An unwelcome solution

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Last March, those rallying for a supervised injection site in Ottawa brought their message to Parliament Hill claiming a clean and safe centre for drug users could reduce the spread of disease and       prevent deadly overdoses.

Last March, those rallying for a supervised injection site in Ottawa brought their message to Parliament Hill claiming a clean and safe centre for drug users could reduce the spread of disease and       prevent deadly overdoses.
Due to a study by Simon Fraser University released in August, backers of the injection site in Ottawa have a new argument. Comparing the costs of    running the facilities with the savings of preventing HIV and Hepatitis C infections, the study suggested two clinics would cost          $4 million annually to run but save $5 million in health care costs.
The study also pointed out that the biggest obstacle to opening the facility is resistance from governments and police. Why? Because people feel uneasy supporting something that appears to openly encourage drug use. From the time we are young, we are taught that drugs are bad, using them is shameful, and the user should be immediately treated.
Many people, including the mayor of Ottawa, claim the money would be better spent if it were invested        in treatment services. Countless treatment programs targeting drug use and helping users become clean have been implemented in the past, yet they     have had little impact on HIV/AIDS rates while substance use and abuse continue to rise. Should we be promoting initiatives that haven’t provided results?
A program implemented at a shelter in Ottawa provides homeless alcoholics with controlled doses of alcohol at certain intervals daily. Why? It has resulted in fewer 911 calls because the homeless do not turn     to alternate substances for their addictions, such             as drinking antibacterial lotions. This program is less expensive than paying for several ambulance calls a day and the subsequent care needed.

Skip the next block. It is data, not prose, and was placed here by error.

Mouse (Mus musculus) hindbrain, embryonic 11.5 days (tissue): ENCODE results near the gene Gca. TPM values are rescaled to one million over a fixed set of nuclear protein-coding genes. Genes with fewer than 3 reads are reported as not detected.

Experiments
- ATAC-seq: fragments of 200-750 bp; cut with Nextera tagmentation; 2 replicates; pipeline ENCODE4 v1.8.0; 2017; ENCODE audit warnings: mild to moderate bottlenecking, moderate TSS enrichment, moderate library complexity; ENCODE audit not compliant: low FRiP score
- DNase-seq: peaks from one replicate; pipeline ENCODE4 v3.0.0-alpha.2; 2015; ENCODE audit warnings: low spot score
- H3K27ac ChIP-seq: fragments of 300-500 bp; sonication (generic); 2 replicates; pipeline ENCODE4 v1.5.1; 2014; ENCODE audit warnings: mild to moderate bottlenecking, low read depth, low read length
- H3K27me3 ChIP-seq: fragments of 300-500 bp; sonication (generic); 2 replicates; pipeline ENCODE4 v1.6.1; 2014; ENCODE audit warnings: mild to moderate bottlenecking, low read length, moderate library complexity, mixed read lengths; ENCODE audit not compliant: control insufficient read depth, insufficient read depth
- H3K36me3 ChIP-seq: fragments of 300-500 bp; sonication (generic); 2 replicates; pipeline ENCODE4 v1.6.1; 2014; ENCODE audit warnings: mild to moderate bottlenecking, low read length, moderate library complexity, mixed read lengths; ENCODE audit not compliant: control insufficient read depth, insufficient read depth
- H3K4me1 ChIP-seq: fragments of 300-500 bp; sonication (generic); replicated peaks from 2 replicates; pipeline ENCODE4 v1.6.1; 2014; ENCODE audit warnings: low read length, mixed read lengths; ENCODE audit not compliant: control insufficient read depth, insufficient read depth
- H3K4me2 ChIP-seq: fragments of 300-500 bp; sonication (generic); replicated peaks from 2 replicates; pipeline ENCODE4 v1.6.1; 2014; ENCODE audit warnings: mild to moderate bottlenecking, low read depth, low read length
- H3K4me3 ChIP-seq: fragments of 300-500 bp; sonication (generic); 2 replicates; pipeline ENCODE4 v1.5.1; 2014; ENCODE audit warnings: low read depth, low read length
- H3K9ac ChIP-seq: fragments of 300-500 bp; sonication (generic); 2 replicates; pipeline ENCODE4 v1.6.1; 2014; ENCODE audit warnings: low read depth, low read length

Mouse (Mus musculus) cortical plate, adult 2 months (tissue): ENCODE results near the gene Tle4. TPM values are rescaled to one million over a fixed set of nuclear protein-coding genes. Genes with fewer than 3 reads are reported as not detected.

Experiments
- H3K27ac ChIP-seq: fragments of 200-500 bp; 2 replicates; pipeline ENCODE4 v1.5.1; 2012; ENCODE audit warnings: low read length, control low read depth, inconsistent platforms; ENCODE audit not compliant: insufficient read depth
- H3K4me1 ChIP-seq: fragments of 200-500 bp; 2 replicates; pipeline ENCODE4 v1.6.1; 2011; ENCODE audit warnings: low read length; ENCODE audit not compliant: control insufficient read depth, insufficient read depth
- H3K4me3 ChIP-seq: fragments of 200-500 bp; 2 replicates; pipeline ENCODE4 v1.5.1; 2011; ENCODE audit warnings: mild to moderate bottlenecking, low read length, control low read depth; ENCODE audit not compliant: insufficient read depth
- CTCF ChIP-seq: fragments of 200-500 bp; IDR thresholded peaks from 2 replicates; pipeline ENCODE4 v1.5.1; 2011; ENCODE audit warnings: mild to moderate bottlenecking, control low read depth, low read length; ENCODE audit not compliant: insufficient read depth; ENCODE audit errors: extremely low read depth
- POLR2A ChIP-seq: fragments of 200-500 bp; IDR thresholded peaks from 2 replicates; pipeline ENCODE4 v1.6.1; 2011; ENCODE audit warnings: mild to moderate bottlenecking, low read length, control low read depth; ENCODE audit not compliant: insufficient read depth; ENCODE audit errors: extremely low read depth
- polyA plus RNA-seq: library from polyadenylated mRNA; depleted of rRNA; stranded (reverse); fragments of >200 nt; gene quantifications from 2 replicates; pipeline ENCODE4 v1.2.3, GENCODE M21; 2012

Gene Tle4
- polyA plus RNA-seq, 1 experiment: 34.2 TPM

Is a harm reduction approach better for dealing with substance abuse     problems? Harm reduction refers to policies, programs and practices that aim to reduce the harms associated with substance abuse; it’s      a philosophy of addiction treatment through controlled use. Should drug use be firmly prohibited or should it be proactively managed?
Is it not true that       someone must be willing to overcome their addiction before any treatment will   be effective? Criminal   sanctions and rehabilitation are useless in dealing with a substance abuse problem if the person is not ready to overcome it. And let’s not forget that criminal actions and forced treatment are paid through tax dollars! 
Currently, there is only one legal supervised injection site in North America – Insite in Vancouver. The centre provides a safe, health-focused place where people can inject drugs and connect to health care services – from primary care to treat disease and infection, to addiction counselling and treatment, to housing and community supports.
Eleven years after its opening, despite claims it would encourage further addiction and crime, the centre is successful. A report summarizing 15 years of data on the drug    situation in Vancouver says harm reduction programs have helped reduce illicit drug use and improved   public health: fewer people are injecting drugs; more are accessing treatment; and HIV transmission related to drug use has plummeted. And this is confirmed by more than 30 peer-reviewed studies. 
Can we argue with      success?
Allyson Beauregard, Editor